Do you think giraffes have neck pain? Do they complain to their friends about waking up with a sore neck? Do they stretch their necks to one side to relieve muscle tightness? Do they do the 3 worst things that you can do for your neck? They have such long necks; don’t you think neck pain would come as a package deal? Someone’s gotta think about these things. Humans have such small necks compared to giraffes, and we suffer from neck pain daily. We complain to our friends and families about our sleeping positions. We stretch our necks to one side to relieve tight muscles. We also do the 3 worst things we can do for our necks. So what are the 3 worst things we can do for our necks? And how do we stop? And do giraffes have the same problems? Let’s find out.
Tilting your head downward is possibly the worst thing you can do for your neck,1 and we look down all the time, putting an enormous amount of pressure on our necks. We look down while using our phones (text neck), while working at our computer, while playing video games, and while driving. And you know something? Giraffes never look down at their electronics. In fact, their necks are so long they can eat the tops of the trees for their dinner, never needing to look down. One point for giraffes. Zero points for humans. Instead of looking down so much, try holding your cell phone in front of your face, setting up an ergonomic workplace, taking a 10-minute break from video games every hour. These things will even out the score so that we can be more like giraffes.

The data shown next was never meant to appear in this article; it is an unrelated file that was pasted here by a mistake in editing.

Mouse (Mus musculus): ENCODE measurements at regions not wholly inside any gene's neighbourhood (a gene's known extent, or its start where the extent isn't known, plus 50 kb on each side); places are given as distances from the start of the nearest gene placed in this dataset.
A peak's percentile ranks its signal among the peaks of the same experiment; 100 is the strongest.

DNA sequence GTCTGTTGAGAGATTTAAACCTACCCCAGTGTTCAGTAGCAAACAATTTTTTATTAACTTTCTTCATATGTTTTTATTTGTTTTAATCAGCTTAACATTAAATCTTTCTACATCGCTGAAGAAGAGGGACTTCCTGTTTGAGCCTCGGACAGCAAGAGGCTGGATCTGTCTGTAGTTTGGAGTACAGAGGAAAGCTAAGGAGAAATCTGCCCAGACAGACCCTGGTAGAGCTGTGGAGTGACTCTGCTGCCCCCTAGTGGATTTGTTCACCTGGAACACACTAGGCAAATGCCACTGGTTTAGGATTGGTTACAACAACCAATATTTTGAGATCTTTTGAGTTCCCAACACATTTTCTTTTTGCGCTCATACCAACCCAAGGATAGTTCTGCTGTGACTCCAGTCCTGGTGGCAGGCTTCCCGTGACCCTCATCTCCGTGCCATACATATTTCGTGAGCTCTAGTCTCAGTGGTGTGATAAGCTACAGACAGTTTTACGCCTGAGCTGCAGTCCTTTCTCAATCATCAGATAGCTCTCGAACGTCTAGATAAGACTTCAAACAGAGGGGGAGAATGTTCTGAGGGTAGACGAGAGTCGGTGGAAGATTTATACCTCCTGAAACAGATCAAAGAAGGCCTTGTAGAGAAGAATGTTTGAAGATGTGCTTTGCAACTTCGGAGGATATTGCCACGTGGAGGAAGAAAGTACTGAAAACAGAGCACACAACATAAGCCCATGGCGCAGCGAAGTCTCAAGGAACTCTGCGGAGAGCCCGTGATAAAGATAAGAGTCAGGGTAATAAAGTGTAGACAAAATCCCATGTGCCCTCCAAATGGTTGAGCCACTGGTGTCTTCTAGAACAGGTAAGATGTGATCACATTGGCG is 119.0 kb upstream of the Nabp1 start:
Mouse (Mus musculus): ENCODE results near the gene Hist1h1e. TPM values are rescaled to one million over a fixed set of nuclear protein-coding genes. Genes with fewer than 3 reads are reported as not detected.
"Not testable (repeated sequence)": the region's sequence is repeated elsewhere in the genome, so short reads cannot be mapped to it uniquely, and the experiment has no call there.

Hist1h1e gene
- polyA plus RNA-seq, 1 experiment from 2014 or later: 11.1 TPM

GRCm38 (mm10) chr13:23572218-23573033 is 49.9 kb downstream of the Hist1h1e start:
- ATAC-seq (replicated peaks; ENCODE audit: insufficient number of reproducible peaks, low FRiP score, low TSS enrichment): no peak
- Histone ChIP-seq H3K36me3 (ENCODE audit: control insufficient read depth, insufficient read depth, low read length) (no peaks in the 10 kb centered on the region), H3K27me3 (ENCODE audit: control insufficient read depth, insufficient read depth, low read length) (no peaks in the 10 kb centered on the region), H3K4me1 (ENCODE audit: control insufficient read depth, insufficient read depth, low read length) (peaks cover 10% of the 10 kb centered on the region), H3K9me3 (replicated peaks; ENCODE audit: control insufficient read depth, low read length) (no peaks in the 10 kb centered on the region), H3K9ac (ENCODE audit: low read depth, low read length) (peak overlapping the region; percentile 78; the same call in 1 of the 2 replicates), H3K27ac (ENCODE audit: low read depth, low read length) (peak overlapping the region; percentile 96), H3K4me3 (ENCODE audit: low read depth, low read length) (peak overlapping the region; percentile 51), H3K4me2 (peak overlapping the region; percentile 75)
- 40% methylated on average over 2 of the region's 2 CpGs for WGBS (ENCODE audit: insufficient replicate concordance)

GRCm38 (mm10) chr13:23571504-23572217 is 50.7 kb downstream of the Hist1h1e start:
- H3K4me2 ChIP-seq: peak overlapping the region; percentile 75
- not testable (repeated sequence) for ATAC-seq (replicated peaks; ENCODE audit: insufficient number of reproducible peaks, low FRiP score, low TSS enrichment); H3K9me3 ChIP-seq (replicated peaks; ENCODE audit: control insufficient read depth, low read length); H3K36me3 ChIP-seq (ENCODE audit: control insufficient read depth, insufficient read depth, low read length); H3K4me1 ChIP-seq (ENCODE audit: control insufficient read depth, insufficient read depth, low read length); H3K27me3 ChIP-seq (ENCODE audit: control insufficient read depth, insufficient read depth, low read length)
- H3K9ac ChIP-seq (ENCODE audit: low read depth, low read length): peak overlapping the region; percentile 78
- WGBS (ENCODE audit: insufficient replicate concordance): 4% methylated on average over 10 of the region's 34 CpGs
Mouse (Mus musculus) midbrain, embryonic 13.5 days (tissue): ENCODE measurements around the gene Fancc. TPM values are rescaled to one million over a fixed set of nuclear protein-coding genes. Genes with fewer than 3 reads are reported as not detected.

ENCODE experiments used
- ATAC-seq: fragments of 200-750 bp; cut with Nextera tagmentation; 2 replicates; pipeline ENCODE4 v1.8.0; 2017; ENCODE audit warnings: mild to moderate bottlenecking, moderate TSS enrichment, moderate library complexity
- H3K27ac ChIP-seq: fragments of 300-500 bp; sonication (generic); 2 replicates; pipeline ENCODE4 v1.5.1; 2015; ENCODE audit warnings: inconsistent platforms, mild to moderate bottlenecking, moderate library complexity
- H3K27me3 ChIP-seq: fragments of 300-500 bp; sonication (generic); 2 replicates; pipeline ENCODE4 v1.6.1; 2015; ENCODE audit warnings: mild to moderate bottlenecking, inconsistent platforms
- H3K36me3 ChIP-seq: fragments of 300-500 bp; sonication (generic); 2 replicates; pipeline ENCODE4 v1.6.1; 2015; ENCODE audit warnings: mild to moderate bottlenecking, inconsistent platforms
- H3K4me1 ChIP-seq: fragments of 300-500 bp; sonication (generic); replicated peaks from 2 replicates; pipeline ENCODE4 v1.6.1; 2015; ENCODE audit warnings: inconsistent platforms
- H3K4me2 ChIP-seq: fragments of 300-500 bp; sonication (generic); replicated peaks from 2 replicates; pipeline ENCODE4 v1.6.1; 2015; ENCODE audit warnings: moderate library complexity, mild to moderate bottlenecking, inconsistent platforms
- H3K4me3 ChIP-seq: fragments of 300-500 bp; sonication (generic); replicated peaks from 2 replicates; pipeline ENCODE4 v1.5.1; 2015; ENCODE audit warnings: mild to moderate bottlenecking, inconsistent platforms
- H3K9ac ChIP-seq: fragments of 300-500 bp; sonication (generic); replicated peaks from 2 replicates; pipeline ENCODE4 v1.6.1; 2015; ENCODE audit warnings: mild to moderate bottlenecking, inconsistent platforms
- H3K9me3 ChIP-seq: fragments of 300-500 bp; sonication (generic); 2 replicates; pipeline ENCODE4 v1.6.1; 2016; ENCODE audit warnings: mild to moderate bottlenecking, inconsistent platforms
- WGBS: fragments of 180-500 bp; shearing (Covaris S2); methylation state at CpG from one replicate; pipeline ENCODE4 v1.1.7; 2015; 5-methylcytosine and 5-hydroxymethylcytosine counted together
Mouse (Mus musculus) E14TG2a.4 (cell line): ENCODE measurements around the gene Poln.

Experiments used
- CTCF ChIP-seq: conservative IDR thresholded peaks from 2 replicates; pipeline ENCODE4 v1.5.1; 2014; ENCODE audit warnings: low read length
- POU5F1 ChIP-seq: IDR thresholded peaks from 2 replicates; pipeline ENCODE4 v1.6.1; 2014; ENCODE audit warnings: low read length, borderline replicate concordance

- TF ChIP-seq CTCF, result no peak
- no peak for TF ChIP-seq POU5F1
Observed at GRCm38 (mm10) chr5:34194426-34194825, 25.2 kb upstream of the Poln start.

You know smoking is bad for a lot of reasons, but did you know that it can cause neck pain?2 Smoking can lead to degenerative disc disease that develops in your neck (the cervical spine). Nicotine makes the blood vessels around the spinal disc constrict, preventing the discs from receiving nutrients and diminishing the development of new disc cells. Quitting isn’t easy, but let giraffes be your inspiration. Giraffes don’t smoke. It looks like the score is 2 to 0. Let’s catch up.
Sleeping on your stomach.
When giraffes3 are babies, they sleep on their stomachs and turn their necks all the way around so their heads rest on their bums. Look it up; it’s cute. But as they grow older, they grow wiser. Adult giraffes sleep standing up, and they only get about 30 minutes of sleep a night. They’ll sleep for just a few minutes at a time, keeping their necks straight and pain-free so that when an animal attacks they’re ready to run away. And giraffes aren’t slow. They run as fast as 35 miles per hour. 3–0 giraffes. But enough about giraffes. Why shouldn’t you sleep on your stomach? When you sleep on your stomach, you add strain to your neck as your head is turned to one side all night. Sleeping on your back or side is better for your neck. Just make sure you have the right amount of pillows. Too many pillows can put the same strain on your neck as turning it to the side. Make sure your neck stays in line with your spine as you sleep to avoid neck pain.
Nature always knows how to escape the pain. Let’s be more like giraffes.